Therefore, a certain phantom usable in the NMR diagnosis and prepared by the present invention has a predetermined water content set to simulate the water content of the specific living tissue, such as skin (Water Content: 51 to 69%), ureter (Water Content: 58%), Lig. nuchae (Water Content: 58%), Achilles tendon (Water Content: 63%), tongue (Water Content: 60 to 68%), prostate (Water Content: 69 to 76%), lens (Water Content: 67 to 70%), liver (Water Content: 73 to 77%), stomach (Water Content: 80%), pancreas (Water Content: 75%), small intestine (Water Content: 80%), skeletal muscles (Water Content: 79 to 80%), uterus (Water Content: 80%), and thymus (Water Content: 82%), bladder (Water Content: 82%). The phantoms prepared by the invention are. characterized by the fact that they have the T1 and T2 values substantially agreed with those of the simulated living tissues. A phantom simulating a tissue enriched in lipid may be prepared by admixing a lipid in the initially prepared aqueous solution of polyvinyl alcohol followed by dispersing the same uniformly in the solution. For example, when it is desired to preparea phantom simulating a fat tissue containing 40% of water, an equivalent amount of lecithin or tristearin or another similar lipid is dispersed in an aqueous solution of polyvinyl alcohol having a water content of 80%. Inpreparation of a phantom simulating a tissue having a higher fat content, asolid fat, such as monostearin or tristearin, is heated to be liquefied andthen the liquefied fat is added to an aqueous solution of polyvinyl alcoholwhich has been heated to a temperature of not lower than 70° C. thereby to disperse the fat uniformly in the solution, prior to conductingthe freezing step of the process of the invention, in order to preclude thefear that the shape-retaining property of the phantom (gel) is deteriorateddue to the presence of the fat. Through the operations as described above, a phantom corresponding to a fat tissue containing 15 to 30% of water may be prepared, and the thus prepared phantom has T1 and T2 values substantially agreed with those of a fat tissue of a living body.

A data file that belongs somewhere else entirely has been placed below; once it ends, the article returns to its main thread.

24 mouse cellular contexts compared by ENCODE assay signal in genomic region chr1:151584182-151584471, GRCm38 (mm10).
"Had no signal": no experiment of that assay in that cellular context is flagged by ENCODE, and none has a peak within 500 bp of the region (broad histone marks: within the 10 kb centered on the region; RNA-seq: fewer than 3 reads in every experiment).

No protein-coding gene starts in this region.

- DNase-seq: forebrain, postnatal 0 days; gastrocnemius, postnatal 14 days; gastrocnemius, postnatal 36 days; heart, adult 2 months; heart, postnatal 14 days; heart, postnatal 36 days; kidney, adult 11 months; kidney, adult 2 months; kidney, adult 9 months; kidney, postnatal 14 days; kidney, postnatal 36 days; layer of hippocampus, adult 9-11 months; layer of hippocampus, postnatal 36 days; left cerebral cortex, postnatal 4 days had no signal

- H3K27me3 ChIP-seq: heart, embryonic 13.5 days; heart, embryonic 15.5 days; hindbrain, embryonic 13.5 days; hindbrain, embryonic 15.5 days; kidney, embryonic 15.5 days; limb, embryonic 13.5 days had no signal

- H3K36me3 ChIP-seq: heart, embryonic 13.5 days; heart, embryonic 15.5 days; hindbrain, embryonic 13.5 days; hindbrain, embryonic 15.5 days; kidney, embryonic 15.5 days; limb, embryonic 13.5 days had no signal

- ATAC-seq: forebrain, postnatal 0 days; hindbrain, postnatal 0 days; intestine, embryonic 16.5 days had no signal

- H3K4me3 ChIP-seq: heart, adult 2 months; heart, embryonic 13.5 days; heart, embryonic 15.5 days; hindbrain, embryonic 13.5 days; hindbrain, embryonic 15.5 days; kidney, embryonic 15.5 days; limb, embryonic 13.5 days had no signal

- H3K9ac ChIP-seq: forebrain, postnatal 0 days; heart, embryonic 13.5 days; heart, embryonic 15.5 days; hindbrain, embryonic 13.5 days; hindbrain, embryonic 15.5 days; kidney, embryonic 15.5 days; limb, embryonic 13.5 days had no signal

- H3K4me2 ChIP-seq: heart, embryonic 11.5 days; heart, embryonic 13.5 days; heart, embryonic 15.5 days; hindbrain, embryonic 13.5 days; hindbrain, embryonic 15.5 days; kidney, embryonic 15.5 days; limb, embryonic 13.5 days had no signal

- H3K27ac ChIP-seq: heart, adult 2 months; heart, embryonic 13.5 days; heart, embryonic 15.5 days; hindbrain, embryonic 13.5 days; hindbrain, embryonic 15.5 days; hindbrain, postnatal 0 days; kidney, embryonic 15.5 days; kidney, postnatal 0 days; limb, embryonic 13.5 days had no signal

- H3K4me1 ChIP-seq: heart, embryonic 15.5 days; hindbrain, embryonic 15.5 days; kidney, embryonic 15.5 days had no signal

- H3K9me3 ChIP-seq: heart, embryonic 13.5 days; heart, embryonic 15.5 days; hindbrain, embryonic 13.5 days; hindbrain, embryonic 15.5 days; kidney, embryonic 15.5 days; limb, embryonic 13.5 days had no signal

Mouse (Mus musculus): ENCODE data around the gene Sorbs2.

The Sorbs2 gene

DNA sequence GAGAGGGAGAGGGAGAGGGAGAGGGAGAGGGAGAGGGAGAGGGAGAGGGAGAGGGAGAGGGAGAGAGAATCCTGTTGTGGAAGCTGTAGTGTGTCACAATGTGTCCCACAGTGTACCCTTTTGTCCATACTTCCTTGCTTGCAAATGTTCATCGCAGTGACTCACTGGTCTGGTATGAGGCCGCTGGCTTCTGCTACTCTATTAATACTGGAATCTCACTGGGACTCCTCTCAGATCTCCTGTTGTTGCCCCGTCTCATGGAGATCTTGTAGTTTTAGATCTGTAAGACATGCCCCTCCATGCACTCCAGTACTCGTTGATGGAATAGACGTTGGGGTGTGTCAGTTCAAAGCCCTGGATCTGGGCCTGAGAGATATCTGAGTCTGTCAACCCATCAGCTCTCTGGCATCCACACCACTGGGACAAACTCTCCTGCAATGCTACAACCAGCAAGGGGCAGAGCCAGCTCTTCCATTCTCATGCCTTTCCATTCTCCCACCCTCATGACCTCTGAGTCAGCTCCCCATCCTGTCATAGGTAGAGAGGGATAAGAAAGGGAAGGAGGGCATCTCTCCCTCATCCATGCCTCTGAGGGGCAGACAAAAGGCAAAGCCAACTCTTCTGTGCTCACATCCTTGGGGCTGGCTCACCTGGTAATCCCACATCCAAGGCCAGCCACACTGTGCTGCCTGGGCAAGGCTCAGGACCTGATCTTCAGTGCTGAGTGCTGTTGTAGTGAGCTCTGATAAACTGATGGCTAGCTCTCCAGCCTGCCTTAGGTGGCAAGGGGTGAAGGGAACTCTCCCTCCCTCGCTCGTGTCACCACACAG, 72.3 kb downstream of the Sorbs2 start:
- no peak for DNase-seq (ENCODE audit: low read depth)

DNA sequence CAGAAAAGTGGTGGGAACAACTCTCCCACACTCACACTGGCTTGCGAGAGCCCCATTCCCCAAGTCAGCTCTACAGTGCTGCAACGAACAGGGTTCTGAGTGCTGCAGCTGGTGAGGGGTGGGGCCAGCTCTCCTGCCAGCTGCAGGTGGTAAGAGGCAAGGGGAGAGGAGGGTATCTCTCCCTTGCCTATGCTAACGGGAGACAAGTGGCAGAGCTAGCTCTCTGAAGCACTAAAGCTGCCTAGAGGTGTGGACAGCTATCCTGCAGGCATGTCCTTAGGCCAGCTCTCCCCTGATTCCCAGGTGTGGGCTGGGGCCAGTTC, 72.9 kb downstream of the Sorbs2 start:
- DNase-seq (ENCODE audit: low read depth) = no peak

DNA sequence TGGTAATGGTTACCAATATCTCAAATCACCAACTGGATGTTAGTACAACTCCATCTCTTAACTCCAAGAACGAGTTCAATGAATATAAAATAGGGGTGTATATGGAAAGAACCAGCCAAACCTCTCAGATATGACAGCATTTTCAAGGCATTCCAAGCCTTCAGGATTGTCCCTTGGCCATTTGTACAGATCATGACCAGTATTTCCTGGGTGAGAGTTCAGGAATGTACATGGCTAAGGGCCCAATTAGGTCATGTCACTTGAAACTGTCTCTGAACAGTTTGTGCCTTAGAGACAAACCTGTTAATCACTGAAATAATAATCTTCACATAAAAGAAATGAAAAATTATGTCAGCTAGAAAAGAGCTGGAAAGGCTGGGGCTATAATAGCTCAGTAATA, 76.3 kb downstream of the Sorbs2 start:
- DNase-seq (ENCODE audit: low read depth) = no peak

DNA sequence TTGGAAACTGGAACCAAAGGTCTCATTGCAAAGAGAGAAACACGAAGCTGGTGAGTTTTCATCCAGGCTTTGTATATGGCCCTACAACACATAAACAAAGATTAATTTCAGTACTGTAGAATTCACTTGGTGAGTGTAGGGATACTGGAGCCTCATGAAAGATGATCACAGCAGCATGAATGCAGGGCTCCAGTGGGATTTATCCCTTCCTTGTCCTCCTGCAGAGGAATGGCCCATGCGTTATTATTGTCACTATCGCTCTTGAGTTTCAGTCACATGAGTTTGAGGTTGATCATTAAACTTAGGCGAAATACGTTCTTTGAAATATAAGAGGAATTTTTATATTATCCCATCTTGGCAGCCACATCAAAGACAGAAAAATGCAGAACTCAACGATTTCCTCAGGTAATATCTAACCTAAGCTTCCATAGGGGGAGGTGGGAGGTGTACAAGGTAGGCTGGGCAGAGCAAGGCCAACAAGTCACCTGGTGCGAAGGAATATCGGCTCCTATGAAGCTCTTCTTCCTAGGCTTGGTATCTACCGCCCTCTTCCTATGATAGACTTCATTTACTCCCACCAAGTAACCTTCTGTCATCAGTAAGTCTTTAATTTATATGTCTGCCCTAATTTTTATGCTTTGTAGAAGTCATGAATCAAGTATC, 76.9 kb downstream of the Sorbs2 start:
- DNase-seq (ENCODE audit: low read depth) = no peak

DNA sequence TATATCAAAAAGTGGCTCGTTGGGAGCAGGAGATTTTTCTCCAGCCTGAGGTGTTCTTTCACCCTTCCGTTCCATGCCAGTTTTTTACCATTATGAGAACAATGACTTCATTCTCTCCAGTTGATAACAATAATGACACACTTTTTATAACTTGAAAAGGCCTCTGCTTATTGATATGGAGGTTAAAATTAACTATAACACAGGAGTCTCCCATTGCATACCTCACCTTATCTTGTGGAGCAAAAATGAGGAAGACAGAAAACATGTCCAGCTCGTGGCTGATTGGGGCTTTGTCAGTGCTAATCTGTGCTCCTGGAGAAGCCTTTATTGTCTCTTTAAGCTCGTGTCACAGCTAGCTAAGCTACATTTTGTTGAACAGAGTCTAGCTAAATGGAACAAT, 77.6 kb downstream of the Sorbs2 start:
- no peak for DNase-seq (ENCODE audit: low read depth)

According to a further important feature of the invention, two or more phantoms which are differnt from each other in water content may be bondedor joined together to form a composite phantom. A cyanoacyrylate base adhesive may be used as the adhesive for preparing such a composite phantom, it is more convenient that an aqueous solution of polyvinyl alcohol having a desired water content is applied on the surfaces to be joined, and then the surfaces applied with the aqueous solution are joined, followed by additional freezing and thawing operations.
In a case where a skin marker is prepared from the material of the invention, it is recommended that the water content thereof is set to a level (not less than the range of from 56 to 74%) which is higher than thewater content of the skin of a living body (normally ranging within 51 to 69%) by 5% or more, and more preferably the water content of the skin marker should be set to a value of not less than 80% to form a clear image.
In the present invention, a material used for the NMR diagnosis and having a pertinent shape may be molded by the use of a mold having a desired moldcavity. Alternatively, a gel having a certain desired shape is formed and then the gel may be cut by scissors or a sharp cutter to have a final desired shape. Moreover, a cylindrical bar or a round rod is embedded in the mold at the step of preparing a phantom which is used in te NMR diagnosis, or a hot iron rod having a circular section is thrusted into the solidified hydrogel to form a passage simulating a blood vessel withinthe phantom, whereby a phantom for flowing therethrough a water stream simulating the blood stream in a living body may be prepared.